“I thought it was a big effort giving up weight (Catholic Boy carried top weight of 122 pounds, with Flameaway carrying 120 and the others assigned 116),” Thomas said. “I just need to see it again and digest the race.”

Flameaway, who improved to 5-for-7 lifetime, is owned by John C. Oxley. He paid $22.60 to win. Vino Rosso rallied for third, three-quarters of a length behind Catholic Boy, with Hollywood Star fourth.

Holmes, who is also the breeder of Plate hopeful SILENT STING, picked up Flameaway’s dam for $20,000 from Chiefswood Stables at the 2012 Keeneland November sale in foal to Niigon. Vulcan Rose, from the fancy Chiefswood mare Rose of Tara was a winner on the track and her first foal to race and bred by Holmes was 2-year-old stakes winner ELLAN VANNIN. Ellan Vannin, RNA’d at auction and was bought privately by Jon Lee for $20,000.

Flameaway is the mare’s 2nd foal and he was a $150,000 yearling sold by Holmes and then a $400,000 yearling colt by Taylor Made, as agent.

The next foal of the mare is a 2yo of this year owned by William and Anne Scott,  SEGUIMI, by Victor’s Cry, who was one of the nicest yearlings at last year’s CTHS sale and he sold for $85,000. The mare has a Flat Out yearling and was bred to Tiznow.

FLAMEAWAY is expected to take the next step in Tampa Bay 3yo races in the Tampa Bay Derby next month.

FLAMEAWAY with Mark Casse and Tina Casse – CINDY PIERSON DULAY PHOTO –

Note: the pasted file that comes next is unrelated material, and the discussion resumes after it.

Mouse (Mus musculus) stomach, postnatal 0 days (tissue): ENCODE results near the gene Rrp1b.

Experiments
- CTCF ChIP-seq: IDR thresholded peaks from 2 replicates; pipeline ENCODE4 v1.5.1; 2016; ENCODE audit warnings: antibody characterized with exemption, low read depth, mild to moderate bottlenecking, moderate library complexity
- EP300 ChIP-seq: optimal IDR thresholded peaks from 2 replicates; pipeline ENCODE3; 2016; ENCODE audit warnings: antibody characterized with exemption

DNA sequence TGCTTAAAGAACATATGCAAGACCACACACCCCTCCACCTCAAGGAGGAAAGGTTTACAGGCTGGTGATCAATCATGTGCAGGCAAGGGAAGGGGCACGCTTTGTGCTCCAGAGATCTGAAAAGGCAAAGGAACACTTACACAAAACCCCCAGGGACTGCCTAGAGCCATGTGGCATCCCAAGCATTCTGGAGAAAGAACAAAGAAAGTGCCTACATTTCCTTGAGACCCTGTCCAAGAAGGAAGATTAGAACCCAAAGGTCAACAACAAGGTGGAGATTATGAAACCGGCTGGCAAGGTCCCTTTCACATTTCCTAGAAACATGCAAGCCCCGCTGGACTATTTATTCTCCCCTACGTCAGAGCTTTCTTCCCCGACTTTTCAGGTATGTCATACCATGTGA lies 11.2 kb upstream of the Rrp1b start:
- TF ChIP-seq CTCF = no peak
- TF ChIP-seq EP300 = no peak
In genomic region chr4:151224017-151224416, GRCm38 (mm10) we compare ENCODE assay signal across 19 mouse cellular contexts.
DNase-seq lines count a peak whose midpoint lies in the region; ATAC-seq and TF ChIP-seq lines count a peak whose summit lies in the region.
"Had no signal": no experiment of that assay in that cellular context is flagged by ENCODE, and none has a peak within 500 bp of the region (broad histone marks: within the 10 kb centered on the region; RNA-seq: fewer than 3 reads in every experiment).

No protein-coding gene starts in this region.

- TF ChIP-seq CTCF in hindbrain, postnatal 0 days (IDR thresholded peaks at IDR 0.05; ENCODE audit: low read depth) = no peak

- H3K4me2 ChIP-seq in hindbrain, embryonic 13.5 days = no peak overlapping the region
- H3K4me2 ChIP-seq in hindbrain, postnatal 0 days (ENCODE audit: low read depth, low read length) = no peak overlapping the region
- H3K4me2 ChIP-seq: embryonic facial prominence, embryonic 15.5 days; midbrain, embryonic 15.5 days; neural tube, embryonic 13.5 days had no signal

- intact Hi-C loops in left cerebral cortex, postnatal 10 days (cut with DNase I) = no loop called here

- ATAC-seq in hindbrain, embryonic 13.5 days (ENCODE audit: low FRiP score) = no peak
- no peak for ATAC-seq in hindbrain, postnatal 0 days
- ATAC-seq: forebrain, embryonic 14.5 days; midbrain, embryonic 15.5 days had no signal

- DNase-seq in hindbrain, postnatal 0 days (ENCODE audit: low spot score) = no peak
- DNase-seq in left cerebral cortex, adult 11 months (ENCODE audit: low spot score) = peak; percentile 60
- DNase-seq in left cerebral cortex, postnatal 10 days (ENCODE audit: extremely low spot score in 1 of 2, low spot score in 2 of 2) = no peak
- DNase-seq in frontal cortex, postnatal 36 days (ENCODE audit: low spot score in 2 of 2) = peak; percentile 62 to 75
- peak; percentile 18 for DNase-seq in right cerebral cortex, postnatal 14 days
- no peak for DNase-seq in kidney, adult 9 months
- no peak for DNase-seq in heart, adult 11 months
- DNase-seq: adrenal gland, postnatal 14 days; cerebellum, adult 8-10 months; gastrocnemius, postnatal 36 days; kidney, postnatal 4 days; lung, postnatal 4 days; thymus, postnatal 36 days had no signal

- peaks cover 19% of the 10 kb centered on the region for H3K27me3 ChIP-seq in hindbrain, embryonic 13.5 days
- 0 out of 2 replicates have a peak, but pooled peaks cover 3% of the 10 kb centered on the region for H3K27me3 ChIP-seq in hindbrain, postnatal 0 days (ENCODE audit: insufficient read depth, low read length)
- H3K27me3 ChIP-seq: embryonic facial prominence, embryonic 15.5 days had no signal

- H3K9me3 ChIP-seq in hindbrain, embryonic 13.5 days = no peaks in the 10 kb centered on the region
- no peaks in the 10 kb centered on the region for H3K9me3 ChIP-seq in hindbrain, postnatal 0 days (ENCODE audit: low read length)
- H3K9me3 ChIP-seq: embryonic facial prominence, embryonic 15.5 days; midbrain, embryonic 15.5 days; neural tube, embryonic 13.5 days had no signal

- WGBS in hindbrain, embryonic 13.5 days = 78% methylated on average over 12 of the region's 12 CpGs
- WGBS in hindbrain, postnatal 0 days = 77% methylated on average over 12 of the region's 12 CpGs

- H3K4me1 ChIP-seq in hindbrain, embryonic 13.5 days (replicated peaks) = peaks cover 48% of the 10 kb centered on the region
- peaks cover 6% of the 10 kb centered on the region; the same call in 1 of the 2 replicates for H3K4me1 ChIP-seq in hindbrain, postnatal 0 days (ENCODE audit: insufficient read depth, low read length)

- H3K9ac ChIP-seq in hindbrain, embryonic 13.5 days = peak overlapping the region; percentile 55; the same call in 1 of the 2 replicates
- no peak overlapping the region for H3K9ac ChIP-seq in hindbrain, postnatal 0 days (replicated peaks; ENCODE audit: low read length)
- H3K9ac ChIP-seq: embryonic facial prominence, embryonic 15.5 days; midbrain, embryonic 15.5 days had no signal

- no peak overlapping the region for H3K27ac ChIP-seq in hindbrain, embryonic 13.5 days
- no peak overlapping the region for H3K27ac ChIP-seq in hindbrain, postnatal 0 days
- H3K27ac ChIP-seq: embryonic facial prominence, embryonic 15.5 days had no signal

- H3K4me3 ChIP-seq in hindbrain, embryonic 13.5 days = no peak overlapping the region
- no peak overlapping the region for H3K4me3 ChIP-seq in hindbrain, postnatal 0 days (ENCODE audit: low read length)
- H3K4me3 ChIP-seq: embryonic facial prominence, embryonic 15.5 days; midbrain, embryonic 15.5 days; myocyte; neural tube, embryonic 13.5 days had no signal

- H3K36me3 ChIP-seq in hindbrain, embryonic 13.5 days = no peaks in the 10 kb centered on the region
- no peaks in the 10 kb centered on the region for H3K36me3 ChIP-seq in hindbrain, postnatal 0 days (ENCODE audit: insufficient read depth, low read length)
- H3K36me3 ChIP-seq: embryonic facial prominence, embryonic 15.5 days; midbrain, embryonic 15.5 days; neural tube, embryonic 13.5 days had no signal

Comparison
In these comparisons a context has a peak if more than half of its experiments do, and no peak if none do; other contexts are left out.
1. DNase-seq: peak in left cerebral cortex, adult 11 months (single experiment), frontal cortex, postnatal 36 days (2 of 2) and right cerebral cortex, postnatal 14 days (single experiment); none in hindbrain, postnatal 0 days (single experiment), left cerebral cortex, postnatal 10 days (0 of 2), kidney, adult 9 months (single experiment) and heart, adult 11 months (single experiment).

WORLD APPROVAL battles to Tampa Bay Stakes win, on to Dubai

WORLD APPROVAL, Woodbine Mile winner from 2017, Breeders’ Cup Mile winner, Champion Turf Male, is on his way to Dubai – CINDY PIERSON DULAY PHOTO






Champion Turf Male WORLD APPROVAL did what he had to and won his return to racing on Saturday in the Grade 3 Tampa Bay Stakes worth $250,000.

John Velazquez was aboard World Approval, breeder-owner Charlotte Weber’s pride and joy who has four consecutive victories and could be headed to Dubai for a $6-million race next month. World Approval paid $2.40 to win while racing the mile-and-a-sixteenth on grass in 1:40.66. He earned a 103 Beyer Figure.


Two horses fell in the Tampa Bay Stakes, long shots Doctor Mounty and Cheyenne’s Colonel. Both horses completed the course riderless and appeared to be in good shape. The jockey on Doctor Mounty, Antonio Gallardo, was shaken up but returned to the jockey’s room under his own power.

Manoel Cruz, who rode Cheyenne’s Colonel, was transported to a local hospital for observation and had been diagnosed at press time with a possible wrist fracture.